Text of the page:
The power to see life through to a great conclusion is obviously a matter of patience, and patience is of all virtues one of the most difficult to achieve. Nothing in this world, however, is likely to get on without it, for the world itself is built on patient lines. A magician will thrill his audience ‘by planting in a pot of earth a seed which, under the waving of his wand, will produce in a moment a fruit-laden tree. But God never makes trees like that. From the solar nebulæ to the oak that shades our lawn is a long story, so long that our imaginations weary in trying to measure it.
Man, however, likes the magician’s way better; he is naturally impatient; as a popular song puts it, he wants what he wants when he wants it; and in consequence he fails to carry on to a fine finish.
A traveler tells us that sunrise in the Tyrolese Alps takes four hours of gradually expanding glory before the sun is fully up, but the traveler also says that a cinema concern has taken a moving picture of the sunrise which is now run off in ninety seconds for the delectation of the crowds. We like things done that way; we wish to condense and hasten the whole process of the universe; we would cry, "Step lively," to the Eternal.
By this attitude we often unfit ourselves to live. Just now, for example, many folk are so impatient over the failure of the ideal hopes which we associated with the fighting and winning of the war that on every side they are collapsing into cynicism. They were sure that the millennium would be none too good to expect as the gain of such terrific sacrifice. All sorts of human unities and brotherhoods were to come in the wake of victory; everybody was to get together with everybody else; we were to have pan-Christianity, pan-Americanism, pan-nationalism -- and what we have is pandemonium.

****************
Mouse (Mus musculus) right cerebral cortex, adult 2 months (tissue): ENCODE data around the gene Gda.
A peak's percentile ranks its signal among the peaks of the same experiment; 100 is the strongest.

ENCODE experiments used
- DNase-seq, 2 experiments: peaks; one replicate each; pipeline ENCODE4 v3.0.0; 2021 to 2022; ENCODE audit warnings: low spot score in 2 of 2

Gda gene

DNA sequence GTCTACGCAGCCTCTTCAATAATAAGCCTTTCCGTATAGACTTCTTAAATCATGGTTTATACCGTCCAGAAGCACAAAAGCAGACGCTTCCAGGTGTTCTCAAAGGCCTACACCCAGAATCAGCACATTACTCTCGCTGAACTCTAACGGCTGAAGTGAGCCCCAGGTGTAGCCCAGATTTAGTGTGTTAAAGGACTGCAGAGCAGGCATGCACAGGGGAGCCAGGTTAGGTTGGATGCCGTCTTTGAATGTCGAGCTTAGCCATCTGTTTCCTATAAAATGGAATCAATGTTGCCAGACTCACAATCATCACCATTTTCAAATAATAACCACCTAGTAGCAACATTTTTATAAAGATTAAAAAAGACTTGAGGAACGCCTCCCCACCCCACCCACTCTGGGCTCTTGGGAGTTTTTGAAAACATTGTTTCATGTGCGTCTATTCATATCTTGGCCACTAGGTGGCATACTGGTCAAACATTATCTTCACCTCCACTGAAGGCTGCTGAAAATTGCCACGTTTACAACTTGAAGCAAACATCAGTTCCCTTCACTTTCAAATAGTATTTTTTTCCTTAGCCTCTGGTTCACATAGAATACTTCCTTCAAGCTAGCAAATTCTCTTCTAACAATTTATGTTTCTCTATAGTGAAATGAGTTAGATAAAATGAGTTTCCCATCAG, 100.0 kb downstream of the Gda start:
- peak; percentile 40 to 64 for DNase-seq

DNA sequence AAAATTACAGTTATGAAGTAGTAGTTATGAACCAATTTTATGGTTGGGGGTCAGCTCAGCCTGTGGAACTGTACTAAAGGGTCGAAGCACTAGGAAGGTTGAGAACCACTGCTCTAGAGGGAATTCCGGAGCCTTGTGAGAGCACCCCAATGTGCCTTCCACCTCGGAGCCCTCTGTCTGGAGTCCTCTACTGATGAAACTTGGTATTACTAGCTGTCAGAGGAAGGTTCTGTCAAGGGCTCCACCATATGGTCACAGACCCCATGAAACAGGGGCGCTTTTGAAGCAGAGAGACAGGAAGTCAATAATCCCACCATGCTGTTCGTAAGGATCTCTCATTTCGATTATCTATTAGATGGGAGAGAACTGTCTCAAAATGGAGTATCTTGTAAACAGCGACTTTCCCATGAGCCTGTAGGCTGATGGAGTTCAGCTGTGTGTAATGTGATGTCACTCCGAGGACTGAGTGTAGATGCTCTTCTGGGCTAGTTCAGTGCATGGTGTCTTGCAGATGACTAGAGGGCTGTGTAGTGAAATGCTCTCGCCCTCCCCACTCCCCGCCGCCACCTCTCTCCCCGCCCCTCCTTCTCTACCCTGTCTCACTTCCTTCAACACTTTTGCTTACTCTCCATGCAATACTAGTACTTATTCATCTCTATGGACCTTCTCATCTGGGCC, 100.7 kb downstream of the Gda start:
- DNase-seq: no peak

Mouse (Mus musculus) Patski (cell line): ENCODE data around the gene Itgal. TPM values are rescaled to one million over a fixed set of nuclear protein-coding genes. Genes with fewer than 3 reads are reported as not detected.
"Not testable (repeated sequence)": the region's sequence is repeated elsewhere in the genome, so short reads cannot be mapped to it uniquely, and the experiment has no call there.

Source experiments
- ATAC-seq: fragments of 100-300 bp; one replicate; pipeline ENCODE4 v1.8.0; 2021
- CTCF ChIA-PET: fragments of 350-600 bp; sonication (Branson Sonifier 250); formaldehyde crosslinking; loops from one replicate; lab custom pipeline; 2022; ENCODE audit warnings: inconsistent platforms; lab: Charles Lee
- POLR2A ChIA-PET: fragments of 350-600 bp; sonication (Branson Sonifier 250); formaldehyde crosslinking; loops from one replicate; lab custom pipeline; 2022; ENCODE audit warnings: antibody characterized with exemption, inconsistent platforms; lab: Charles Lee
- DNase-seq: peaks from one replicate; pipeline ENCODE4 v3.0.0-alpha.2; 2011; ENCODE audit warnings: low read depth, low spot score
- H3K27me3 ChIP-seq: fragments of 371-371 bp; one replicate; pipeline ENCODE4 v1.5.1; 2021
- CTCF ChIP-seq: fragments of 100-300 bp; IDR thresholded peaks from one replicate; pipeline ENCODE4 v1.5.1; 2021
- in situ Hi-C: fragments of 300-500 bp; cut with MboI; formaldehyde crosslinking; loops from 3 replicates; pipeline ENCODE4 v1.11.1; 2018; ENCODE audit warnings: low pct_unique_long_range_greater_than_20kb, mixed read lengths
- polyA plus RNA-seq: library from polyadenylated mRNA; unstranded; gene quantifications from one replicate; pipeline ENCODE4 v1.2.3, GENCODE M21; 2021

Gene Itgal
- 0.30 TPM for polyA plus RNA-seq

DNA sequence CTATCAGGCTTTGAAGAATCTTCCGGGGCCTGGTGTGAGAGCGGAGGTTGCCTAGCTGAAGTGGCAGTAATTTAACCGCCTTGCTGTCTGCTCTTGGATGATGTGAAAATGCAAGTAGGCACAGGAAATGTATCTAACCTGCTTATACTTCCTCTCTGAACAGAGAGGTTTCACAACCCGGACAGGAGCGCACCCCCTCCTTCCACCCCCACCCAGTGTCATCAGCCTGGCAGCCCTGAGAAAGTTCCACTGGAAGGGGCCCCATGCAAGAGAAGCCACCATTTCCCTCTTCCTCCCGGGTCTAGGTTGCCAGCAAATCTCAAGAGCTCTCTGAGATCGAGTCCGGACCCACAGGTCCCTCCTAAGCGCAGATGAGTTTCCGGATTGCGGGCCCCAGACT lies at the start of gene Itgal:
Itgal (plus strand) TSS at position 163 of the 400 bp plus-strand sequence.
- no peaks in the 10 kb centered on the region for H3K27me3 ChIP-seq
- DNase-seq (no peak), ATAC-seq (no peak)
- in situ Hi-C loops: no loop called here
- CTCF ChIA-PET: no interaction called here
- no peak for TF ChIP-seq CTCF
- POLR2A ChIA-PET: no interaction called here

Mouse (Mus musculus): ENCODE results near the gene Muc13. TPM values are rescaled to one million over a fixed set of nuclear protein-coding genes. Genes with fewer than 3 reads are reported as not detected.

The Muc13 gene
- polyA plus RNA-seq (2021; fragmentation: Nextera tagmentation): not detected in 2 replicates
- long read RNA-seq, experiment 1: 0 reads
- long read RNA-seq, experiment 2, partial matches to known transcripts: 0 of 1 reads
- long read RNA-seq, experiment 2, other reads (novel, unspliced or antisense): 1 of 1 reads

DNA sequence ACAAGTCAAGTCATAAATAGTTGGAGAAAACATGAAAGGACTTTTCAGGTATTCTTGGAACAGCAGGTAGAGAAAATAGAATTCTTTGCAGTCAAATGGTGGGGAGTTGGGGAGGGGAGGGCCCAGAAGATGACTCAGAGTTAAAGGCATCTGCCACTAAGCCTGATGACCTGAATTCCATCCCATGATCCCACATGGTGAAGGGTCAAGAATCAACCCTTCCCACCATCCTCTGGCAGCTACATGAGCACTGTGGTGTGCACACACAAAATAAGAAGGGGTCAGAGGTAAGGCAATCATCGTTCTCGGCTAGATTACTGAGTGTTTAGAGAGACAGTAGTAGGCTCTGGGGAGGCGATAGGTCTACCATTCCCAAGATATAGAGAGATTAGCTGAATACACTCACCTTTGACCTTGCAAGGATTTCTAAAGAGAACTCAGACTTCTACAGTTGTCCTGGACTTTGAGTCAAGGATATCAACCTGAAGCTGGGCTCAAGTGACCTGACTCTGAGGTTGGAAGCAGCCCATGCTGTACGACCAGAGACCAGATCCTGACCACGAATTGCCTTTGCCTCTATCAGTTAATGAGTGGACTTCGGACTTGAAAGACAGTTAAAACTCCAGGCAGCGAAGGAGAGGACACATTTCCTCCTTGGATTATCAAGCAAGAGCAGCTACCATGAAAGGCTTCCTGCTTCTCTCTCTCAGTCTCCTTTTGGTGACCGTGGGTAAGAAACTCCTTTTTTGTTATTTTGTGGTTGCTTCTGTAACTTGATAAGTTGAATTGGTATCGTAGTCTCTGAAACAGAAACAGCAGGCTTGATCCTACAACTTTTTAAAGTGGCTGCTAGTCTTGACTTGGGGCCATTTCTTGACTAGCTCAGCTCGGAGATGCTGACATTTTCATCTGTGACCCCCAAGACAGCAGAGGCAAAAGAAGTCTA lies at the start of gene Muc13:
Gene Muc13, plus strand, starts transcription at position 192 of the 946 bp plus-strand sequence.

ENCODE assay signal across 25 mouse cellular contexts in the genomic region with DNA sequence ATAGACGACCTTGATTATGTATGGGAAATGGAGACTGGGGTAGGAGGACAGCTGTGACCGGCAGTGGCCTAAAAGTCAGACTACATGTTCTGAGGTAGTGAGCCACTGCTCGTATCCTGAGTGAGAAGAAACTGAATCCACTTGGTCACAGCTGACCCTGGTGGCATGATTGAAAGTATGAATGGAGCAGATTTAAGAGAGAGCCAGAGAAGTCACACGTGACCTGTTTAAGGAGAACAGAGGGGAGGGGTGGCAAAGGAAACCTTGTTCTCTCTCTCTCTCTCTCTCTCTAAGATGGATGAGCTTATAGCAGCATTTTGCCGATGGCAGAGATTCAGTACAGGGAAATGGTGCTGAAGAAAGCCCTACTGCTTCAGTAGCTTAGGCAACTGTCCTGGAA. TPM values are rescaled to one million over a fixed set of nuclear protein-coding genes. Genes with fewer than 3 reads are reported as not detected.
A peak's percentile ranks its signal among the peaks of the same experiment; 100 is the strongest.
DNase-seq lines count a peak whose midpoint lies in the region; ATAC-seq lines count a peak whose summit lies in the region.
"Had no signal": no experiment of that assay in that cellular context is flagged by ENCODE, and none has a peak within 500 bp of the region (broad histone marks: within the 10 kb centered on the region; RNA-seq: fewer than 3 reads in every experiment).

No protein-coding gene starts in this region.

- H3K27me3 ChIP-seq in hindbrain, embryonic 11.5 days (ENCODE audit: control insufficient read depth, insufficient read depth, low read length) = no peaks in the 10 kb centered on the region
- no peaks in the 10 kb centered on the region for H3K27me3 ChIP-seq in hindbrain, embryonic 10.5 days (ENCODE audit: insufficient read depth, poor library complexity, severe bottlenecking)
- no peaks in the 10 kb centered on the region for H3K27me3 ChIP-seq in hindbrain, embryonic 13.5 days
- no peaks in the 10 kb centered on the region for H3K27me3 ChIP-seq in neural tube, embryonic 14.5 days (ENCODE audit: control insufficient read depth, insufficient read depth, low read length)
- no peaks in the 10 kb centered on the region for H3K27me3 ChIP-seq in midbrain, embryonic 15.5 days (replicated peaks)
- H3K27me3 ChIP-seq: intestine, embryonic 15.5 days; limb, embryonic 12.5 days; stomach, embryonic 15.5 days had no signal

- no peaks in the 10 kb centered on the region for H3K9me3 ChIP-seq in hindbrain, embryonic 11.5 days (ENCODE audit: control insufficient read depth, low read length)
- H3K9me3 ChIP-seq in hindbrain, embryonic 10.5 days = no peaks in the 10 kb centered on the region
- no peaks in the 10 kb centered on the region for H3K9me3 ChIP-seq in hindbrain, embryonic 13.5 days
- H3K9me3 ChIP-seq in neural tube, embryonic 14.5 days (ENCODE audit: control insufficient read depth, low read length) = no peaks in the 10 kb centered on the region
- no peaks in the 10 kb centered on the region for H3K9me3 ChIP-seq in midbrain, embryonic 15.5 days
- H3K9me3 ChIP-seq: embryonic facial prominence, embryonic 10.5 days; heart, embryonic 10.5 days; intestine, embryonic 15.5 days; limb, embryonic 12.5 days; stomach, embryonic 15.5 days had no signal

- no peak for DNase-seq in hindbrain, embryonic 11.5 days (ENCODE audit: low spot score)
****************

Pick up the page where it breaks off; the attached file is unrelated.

As a matter of fact we had no right to expect that war could cook and serve us such delicious dishes. War always has done exactly the opposite. Dr. Washington Gladden, in his "Recollections," speaking of the days which followed the Civil War, said,
"No nation can engage in a protracted war without suffering a serious loss of national probity and honor. The worst losses are outside of the army and after the war . . . the total effect of war upon the nation is disastrous; inevitably it lowers the moral tone; it scatters the seeds of moral pestilence; it results in just such disorders and corruptions as those which disfigure the pages of our national history in the decade following the close of the Civil War."